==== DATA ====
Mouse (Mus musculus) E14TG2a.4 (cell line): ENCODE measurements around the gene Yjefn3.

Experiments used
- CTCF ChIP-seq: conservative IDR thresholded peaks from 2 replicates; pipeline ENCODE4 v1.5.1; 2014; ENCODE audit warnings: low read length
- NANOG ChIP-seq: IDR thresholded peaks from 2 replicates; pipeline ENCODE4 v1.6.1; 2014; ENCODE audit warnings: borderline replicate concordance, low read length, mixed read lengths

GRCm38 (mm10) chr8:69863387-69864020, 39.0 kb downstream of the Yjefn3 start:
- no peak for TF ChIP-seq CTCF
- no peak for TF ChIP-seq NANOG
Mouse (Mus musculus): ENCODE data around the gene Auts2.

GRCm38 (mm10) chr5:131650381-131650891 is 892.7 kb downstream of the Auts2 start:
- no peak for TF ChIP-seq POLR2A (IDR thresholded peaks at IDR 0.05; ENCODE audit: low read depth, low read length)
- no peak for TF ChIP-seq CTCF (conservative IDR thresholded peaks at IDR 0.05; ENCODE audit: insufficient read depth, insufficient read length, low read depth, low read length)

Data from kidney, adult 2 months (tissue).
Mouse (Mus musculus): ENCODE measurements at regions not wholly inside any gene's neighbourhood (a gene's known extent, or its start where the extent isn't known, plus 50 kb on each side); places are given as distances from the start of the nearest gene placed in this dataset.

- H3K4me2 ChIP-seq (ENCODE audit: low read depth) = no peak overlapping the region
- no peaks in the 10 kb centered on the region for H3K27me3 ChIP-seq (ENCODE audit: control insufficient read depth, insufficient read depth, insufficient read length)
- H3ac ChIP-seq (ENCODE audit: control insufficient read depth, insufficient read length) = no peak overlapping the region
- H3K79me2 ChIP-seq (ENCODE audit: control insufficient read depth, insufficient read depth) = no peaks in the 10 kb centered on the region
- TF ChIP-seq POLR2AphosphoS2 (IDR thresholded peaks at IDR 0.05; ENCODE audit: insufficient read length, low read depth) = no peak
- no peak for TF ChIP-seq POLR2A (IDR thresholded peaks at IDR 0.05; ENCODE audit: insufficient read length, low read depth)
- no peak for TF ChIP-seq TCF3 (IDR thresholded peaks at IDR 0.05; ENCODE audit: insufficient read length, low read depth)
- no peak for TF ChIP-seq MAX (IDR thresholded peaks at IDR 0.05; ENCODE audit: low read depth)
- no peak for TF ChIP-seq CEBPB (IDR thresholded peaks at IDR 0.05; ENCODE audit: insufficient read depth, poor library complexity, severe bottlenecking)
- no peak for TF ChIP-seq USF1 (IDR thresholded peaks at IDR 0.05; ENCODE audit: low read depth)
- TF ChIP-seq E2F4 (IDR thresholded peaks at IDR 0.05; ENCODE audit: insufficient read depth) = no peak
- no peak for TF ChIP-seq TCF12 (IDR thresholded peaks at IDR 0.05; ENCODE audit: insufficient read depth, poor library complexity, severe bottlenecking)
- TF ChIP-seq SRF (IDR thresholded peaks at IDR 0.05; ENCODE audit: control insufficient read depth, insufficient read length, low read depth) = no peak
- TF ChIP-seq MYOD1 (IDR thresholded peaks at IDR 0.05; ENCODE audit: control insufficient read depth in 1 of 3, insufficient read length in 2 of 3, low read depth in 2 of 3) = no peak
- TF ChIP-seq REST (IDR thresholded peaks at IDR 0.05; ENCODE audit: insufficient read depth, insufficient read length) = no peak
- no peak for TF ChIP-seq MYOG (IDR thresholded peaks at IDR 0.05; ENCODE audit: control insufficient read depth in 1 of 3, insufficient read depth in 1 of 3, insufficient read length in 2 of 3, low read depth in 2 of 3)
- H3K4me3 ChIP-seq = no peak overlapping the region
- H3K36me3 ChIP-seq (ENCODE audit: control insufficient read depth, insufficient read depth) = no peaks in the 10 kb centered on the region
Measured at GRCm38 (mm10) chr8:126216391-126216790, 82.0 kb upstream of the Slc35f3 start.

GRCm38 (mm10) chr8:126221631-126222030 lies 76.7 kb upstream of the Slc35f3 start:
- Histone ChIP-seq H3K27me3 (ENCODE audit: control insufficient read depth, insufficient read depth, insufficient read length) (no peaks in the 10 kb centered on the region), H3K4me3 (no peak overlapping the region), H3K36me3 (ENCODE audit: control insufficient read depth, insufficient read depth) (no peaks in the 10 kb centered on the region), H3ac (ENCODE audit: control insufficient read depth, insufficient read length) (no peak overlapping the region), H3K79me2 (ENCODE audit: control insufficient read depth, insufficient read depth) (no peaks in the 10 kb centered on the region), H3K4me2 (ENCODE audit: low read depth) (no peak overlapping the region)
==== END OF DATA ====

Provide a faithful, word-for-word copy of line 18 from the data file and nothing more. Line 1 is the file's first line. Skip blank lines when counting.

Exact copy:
- TF ChIP-seq POLR2AphosphoS2 (IDR thresholded peaks at IDR 0.05; ENCODE audit: insufficient read length, low read depth) = no peak